At our hotel, we'll get people who arrive at the airport late at night, say 11:30pm, and then they come straight to our hotel and try to check in, saying "I have a reservation for today." Well, yes, you have a reservation for a room for later this evening and check in time will start at 2pm this afternoon. They'll try to argue that they reserved a room for Wednesday, and now that it's after midnight, that makes it Wednesday and we should have a room for them. Essentially, they want a room for late Tuesday/early Wednesday for free, when they only booked a room for Wednesday evening. The poor night auditor has had to put up with several guests trying to pull that trick this year. If we happen to have an empty room when they arrive, we can sometimes give it to them at half the normal rate, but sometimes we are sold out, so when they stand in the lobby at 1:00am demanding their room, there is nothing we can do for them until 2pm.
In a nutshell- booking a hotel room for one night means that you get the room from 2pm (check in time) until 11am the next day (check out time). You get use of the room for 21 hours. These people want to get use of the room for well over 24 hours, at no extra cost.
My family and I recently visited a resort known for its family friendliness and indoor waterpark. It is always booked solid. It took us months of planning to get a reservation during the peak season. When we arrived, I went to the front desk to check in and the lady in the next line was arguing with the clerk that she didn't really need a reservation that EVERYBODY knew that hotels keep empty blocks of rooms "just in case" and that EVERYBODY knew that those rooms were cheaper than the rest because the hotels were desperate to fill them. (These seem like contradictory statements, but I blame Priceline commercials because she was using almost the exact same language.)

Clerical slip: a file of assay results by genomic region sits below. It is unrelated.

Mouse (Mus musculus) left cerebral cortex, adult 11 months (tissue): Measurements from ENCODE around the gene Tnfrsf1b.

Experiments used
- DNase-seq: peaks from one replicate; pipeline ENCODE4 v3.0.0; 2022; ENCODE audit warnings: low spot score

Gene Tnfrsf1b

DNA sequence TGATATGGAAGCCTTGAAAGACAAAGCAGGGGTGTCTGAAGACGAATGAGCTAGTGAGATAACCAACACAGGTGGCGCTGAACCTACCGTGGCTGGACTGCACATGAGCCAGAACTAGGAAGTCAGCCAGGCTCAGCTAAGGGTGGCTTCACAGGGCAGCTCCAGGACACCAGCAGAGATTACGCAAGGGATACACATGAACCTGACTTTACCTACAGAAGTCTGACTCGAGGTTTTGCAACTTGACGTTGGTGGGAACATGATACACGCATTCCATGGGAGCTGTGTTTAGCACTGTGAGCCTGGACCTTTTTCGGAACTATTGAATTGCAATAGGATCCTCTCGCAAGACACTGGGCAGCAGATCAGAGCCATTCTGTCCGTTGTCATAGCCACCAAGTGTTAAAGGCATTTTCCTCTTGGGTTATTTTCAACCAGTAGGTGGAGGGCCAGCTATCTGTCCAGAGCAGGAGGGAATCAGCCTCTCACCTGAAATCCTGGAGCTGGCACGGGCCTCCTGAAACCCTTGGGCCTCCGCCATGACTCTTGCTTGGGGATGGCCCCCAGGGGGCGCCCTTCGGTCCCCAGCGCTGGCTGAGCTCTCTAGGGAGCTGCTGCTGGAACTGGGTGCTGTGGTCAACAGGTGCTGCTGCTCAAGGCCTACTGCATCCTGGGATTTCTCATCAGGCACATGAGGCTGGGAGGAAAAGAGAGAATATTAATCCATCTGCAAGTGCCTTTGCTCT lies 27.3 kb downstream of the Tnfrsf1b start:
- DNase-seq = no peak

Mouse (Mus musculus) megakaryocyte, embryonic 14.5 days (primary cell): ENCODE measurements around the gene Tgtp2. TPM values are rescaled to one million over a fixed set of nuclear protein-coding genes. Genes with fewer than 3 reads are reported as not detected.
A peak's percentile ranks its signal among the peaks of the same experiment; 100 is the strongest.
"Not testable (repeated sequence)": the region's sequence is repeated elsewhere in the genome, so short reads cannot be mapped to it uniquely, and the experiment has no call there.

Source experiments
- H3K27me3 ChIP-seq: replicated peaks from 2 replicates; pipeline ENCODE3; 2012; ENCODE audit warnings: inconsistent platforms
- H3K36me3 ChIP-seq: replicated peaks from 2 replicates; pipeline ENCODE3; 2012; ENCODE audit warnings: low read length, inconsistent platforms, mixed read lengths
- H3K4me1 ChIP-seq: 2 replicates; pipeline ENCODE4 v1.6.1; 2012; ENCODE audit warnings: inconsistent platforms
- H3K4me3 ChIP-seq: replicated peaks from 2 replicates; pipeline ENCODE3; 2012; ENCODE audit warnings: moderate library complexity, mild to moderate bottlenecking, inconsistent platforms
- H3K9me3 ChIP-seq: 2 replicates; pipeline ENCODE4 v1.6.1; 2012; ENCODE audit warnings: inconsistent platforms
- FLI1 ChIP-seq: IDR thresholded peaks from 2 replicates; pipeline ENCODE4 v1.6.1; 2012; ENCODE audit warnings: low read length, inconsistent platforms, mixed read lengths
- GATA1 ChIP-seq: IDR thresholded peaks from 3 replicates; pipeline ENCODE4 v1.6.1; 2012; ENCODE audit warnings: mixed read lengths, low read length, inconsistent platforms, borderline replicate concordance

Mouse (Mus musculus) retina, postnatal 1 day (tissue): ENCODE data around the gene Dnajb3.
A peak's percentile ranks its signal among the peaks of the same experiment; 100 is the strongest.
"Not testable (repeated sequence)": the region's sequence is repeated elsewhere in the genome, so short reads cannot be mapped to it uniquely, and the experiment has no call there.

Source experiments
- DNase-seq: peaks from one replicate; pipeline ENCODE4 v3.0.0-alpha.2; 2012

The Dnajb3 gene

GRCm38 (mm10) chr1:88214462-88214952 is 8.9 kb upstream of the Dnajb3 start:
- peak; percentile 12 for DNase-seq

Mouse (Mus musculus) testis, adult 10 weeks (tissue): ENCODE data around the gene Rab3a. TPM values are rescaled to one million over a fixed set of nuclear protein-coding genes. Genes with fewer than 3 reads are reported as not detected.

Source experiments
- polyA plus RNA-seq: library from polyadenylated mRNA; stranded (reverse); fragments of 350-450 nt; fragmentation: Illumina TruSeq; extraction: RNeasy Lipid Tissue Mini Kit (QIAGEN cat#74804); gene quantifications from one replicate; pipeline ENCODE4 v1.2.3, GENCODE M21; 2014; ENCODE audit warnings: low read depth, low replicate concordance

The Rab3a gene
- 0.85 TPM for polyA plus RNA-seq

When the clerk explained that he was sorry, the resort was full, she pitched a fit, pointing to her three kids (all under 12 and standing there loaded down with pool rafts and vacation debris, looking very embarrassed) and yelling that she'd PROMISED her kids a vacation at this resort and that they drove eight hours from their home state to get here. So... she planned enough in advance to drive eight hours to a specific resort, but didn't think to check the availability on the off-chance she'd get a discounted room?
She immediately demanded a premium room at 25 percent of what she would have paid for a regular room and she wanted to upgrade to a host of resort fun packages for FREE just to make up for her trouble. I finished my check in and walked away from the melee before I found out what the result was, but the expression on the clerk's face read, "Uh, no."